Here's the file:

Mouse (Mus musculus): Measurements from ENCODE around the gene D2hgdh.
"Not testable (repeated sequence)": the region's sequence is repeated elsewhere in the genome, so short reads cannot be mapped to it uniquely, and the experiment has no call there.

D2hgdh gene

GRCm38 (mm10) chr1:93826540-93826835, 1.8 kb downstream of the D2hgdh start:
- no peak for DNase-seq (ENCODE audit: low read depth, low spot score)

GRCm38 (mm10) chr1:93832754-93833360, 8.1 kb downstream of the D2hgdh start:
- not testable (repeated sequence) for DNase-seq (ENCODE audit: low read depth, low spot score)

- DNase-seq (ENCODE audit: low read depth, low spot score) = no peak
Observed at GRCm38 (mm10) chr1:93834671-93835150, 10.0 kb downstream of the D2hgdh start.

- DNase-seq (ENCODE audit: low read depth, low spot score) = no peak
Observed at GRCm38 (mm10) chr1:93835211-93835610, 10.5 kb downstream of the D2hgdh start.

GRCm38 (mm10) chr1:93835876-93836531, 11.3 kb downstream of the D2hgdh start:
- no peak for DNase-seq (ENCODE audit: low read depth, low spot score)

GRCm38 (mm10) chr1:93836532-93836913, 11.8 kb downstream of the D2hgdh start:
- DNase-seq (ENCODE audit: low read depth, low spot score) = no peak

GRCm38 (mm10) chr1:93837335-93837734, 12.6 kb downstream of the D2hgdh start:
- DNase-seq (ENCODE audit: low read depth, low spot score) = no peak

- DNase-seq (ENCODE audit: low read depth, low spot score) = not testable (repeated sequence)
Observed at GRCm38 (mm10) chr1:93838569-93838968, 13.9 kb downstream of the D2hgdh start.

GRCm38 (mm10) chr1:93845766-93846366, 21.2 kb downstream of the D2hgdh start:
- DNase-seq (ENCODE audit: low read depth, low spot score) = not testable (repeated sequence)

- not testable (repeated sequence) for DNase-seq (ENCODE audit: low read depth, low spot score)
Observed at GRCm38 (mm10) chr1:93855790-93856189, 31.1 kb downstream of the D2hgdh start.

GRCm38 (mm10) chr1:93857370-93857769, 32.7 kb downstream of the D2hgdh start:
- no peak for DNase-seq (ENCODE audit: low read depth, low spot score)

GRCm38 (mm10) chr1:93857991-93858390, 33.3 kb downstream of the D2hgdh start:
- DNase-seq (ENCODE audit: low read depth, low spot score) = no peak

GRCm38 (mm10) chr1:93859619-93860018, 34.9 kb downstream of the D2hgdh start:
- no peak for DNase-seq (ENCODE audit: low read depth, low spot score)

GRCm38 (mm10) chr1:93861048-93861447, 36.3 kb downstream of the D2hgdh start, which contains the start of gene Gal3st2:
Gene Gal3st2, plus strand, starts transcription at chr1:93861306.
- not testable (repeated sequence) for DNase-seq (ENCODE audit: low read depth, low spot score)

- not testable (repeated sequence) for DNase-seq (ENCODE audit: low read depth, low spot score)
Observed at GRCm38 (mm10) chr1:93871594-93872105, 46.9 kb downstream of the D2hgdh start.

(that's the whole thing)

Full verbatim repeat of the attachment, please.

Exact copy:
Mouse (Mus musculus): Measurements from ENCODE around the gene D2hgdh.
"Not testable (repeated sequence)": the region's sequence is repeated elsewhere in the genome, so short reads cannot be mapped to it uniquely, and the experiment has no call there.

D2hgdh gene

GRCm38 (mm10) chr1:93826540-93826835, 1.8 kb downstream of the D2hgdh start:
- no peak for DNase-seq (ENCODE audit: low read depth, low spot score)

GRCm38 (mm10) chr1:93832754-93833360, 8.1 kb downstream of the D2hgdh start:
- not testable (repeated sequence) for DNase-seq (ENCODE audit: low read depth, low spot score)

- DNase-seq (ENCODE audit: low read depth, low spot score) = no peak
Observed at GRCm38 (mm10) chr1:93834671-93835150, 10.0 kb downstream of the D2hgdh start.

- DNase-seq (ENCODE audit: low read depth, low spot score) = no peak
Observed at GRCm38 (mm10) chr1:93835211-93835610, 10.5 kb downstream of the D2hgdh start.

GRCm38 (mm10) chr1:93835876-93836531, 11.3 kb downstream of the D2hgdh start:
- no peak for DNase-seq (ENCODE audit: low read depth, low spot score)

GRCm38 (mm10) chr1:93836532-93836913, 11.8 kb downstream of the D2hgdh start:
- DNase-seq (ENCODE audit: low read depth, low spot score) = no peak

GRCm38 (mm10) chr1:93837335-93837734, 12.6 kb downstream of the D2hgdh start:
- DNase-seq (ENCODE audit: low read depth, low spot score) = no peak

- DNase-seq (ENCODE audit: low read depth, low spot score) = not testable (repeated sequence)
Observed at GRCm38 (mm10) chr1:93838569-93838968, 13.9 kb downstream of the D2hgdh start.

GRCm38 (mm10) chr1:93845766-93846366, 21.2 kb downstream of the D2hgdh start:
- DNase-seq (ENCODE audit: low read depth, low spot score) = not testable (repeated sequence)

- not testable (repeated sequence) for DNase-seq (ENCODE audit: low read depth, low spot score)
Observed at GRCm38 (mm10) chr1:93855790-93856189, 31.1 kb downstream of the D2hgdh start.

GRCm38 (mm10) chr1:93857370-93857769, 32.7 kb downstream of the D2hgdh start:
- no peak for DNase-seq (ENCODE audit: low read depth, low spot score)

GRCm38 (mm10) chr1:93857991-93858390, 33.3 kb downstream of the D2hgdh start:
- DNase-seq (ENCODE audit: low read depth, low spot score) = no peak

GRCm38 (mm10) chr1:93859619-93860018, 34.9 kb downstream of the D2hgdh start:
- no peak for DNase-seq (ENCODE audit: low read depth, low spot score)

GRCm38 (mm10) chr1:93861048-93861447, 36.3 kb downstream of the D2hgdh start, which contains the start of gene Gal3st2:
Gene Gal3st2, plus strand, starts transcription at chr1:93861306.
- not testable (repeated sequence) for DNase-seq (ENCODE audit: low read depth, low spot score)

- not testable (repeated sequence) for DNase-seq (ENCODE audit: low read depth, low spot score)
Observed at GRCm38 (mm10) chr1:93871594-93872105, 46.9 kb downstream of the D2hgdh start.